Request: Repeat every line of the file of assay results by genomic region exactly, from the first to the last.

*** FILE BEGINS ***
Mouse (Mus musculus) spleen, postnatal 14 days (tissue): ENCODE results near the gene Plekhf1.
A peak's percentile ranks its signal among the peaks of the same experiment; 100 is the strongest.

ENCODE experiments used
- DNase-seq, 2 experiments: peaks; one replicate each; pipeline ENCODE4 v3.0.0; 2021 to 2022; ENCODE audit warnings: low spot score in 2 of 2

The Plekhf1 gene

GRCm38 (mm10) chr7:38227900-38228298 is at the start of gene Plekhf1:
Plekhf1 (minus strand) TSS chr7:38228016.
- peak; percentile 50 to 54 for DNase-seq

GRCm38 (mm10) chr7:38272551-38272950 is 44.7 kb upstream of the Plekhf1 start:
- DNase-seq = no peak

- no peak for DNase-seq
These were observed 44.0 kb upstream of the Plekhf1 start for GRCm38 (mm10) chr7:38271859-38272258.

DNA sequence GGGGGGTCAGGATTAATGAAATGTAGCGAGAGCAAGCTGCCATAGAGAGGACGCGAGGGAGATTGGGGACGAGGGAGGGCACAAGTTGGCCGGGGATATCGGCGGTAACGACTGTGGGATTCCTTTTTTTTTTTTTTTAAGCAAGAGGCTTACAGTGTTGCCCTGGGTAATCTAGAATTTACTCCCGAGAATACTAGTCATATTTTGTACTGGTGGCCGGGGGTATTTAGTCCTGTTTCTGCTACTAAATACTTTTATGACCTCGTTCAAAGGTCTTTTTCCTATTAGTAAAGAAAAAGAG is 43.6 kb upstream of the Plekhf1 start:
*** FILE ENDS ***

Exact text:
Mouse (Mus musculus) spleen, postnatal 14 days (tissue): ENCODE results near the gene Plekhf1.
A peak's percentile ranks its signal among the peaks of the same experiment; 100 is the strongest.

ENCODE experiments used
- DNase-seq, 2 experiments: peaks; one replicate each; pipeline ENCODE4 v3.0.0; 2021 to 2022; ENCODE audit warnings: low spot score in 2 of 2

The Plekhf1 gene

GRCm38 (mm10) chr7:38227900-38228298 is at the start of gene Plekhf1:
Plekhf1 (minus strand) TSS chr7:38228016.
- peak; percentile 50 to 54 for DNase-seq

GRCm38 (mm10) chr7:38272551-38272950 is 44.7 kb upstream of the Plekhf1 start:
- DNase-seq = no peak

- no peak for DNase-seq
These were observed 44.0 kb upstream of the Plekhf1 start for GRCm38 (mm10) chr7:38271859-38272258.

DNA sequence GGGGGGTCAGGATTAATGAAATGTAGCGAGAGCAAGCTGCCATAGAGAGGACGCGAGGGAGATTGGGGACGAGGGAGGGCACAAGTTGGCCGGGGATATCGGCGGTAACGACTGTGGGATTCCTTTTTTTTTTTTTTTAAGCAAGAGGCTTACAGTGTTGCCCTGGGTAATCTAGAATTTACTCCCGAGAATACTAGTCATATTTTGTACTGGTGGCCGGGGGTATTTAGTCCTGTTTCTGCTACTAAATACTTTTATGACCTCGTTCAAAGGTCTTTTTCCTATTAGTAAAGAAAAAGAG is 43.6 kb upstream of the Plekhf1 start: